The Nantes wine-growing region isn’t the most well-known in France, but it boasts some fabulous local wines from dedicated winemakers. Today I’m going to walk you through Nantes’ vineyards, an area that is becoming increasingly recognised and is full of surprises.
The Nantes wine region
Nantes’ wine country is part of the bigger Loire Valley wine-making region. Its vineyards span some 10,000 hectares on either side of the river, making it one of France’s largest wine-growing regions in terms of the area cultivated.
Most of the vineyards sit on the southern side of the Loire, between Nantes and the estuary. This is where the Muscadet and Gros Plant grapes are grown. There’s another wine-growing region near Ancenis, a small town about 40 minutes’ drive from Nantes. This is the home of the Coteaux d’Ancenis and Coteaux de la Loire terroirs.
The region mostly produces dry white wines. The most well-known is Muscadet. It’s the perfect pairing with shellfish, fish and cheese. Traditionally, it’s consumed with oysters, but chefs and wine-lovers alike are increasingly pairing it with poultry and fish dishes. This is especially true when Muscadet is produced “sur lie,” meaning that it spends several months ageing on the yeast and is only filtered when it is bottled. This traditional method gives the Muscadet more depth and more fruity aromas.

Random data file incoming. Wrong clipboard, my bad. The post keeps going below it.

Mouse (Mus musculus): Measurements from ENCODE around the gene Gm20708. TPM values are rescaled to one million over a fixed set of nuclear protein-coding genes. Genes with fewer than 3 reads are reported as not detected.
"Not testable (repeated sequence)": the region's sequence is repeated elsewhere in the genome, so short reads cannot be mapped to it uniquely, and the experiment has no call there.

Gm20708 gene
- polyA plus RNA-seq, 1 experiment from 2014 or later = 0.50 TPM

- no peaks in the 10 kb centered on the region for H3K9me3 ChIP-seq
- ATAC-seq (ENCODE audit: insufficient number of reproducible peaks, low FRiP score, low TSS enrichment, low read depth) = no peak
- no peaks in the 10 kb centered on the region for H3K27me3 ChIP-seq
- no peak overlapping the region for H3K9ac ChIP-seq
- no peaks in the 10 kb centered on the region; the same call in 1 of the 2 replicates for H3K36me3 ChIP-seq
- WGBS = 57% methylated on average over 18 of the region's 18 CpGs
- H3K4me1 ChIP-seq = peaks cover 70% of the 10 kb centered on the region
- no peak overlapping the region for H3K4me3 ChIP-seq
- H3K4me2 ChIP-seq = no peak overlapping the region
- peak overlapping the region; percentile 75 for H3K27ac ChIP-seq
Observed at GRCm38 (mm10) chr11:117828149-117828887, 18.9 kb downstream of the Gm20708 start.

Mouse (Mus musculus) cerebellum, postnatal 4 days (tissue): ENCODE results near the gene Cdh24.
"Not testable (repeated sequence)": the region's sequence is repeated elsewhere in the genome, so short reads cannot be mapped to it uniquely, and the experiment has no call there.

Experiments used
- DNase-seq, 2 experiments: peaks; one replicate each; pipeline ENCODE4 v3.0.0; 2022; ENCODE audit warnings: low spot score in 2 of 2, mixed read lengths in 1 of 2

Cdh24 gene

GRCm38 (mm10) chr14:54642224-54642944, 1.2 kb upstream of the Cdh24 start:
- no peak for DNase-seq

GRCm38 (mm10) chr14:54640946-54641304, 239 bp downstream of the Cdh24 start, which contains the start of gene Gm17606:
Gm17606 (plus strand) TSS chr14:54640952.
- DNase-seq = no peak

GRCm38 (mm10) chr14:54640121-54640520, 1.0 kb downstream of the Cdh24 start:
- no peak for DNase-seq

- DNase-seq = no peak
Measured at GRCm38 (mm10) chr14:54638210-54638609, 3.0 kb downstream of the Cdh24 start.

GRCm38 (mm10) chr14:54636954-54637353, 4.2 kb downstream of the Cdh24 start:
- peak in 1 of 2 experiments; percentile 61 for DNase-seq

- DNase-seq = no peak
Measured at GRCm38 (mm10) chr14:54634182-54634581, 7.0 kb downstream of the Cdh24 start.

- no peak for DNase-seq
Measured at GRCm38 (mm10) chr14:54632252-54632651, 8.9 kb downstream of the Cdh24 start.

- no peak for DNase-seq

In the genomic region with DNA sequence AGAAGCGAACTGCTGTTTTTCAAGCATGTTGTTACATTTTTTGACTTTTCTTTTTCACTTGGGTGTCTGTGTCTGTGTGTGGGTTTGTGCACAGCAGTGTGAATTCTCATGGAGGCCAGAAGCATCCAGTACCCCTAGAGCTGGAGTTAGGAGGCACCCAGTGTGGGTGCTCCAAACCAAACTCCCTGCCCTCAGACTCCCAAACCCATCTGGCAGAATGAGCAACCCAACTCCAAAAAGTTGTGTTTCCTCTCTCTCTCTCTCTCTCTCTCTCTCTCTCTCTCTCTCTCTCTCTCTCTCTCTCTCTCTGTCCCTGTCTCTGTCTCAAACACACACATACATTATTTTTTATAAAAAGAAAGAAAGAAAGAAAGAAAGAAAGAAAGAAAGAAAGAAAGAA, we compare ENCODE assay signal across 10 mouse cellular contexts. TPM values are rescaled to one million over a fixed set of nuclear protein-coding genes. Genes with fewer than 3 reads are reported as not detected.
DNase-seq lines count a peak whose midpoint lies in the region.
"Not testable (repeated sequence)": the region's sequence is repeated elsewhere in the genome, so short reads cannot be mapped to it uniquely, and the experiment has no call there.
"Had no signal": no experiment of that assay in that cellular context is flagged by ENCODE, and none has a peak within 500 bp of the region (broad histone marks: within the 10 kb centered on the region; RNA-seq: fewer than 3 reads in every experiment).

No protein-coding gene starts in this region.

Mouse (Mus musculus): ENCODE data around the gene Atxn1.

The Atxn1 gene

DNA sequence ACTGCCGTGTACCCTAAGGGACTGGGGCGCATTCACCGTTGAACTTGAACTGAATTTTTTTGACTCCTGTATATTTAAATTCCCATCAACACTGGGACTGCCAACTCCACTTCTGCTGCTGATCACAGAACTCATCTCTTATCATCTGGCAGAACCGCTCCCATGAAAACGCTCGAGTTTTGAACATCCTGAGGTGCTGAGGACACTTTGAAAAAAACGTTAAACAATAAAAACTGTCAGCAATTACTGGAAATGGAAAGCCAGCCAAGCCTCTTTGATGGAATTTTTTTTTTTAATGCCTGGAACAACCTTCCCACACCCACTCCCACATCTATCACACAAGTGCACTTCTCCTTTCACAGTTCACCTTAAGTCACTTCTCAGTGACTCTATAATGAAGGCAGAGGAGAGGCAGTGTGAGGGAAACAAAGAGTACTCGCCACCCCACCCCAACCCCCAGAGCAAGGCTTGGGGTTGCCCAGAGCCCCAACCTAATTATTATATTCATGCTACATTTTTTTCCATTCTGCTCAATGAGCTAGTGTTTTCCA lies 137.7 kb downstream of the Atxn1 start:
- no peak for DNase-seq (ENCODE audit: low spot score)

If you’re looking for local red and rosé wines, it’s worth exploring Coteaux d’Ancenis wines. They’re less well known but just as interesting. I’m going to let you into a little secret: near Ancenis they produce a white wine called Malvoisie. It’s less dry than Muscadet and Gros Plant, and makes the perfect aperitif.
Where and how can you sample Nantes’ wines?
Although locals haven’t always been so fond of their local wines, that’s no longer the case and nowadays you only have to wander the streets of Nantes to come across a local wine. Before going into a restaurant, see whether they have an “I love Muscadet” sticker on the window. You could also visit one of the city’s specialist wine bars, although most ordinary bars in Nantes have at least Muscadet on their wine list.
If you want to buy a bottle (or two), there are also specialist off-licences selling local wines, as well as shops specialising in local products that also stock wine.
You could even do a tour of the Route des Vins and visit some of the local wine-makers, who will be happy to tell you all about their terroir and their methods. I’d strongly recommend it for tourists because you also get to see some stunning landscapes and charming wine estates such as the Génaudières and Château du Coing.
There are also numerous events taking place within Nantes’s wine-growing region, including Vignes Vins Rando, the Voyage dans le Vignoble and Vignoble en Fête. These events are a great alternative way of exploring the area’s wines.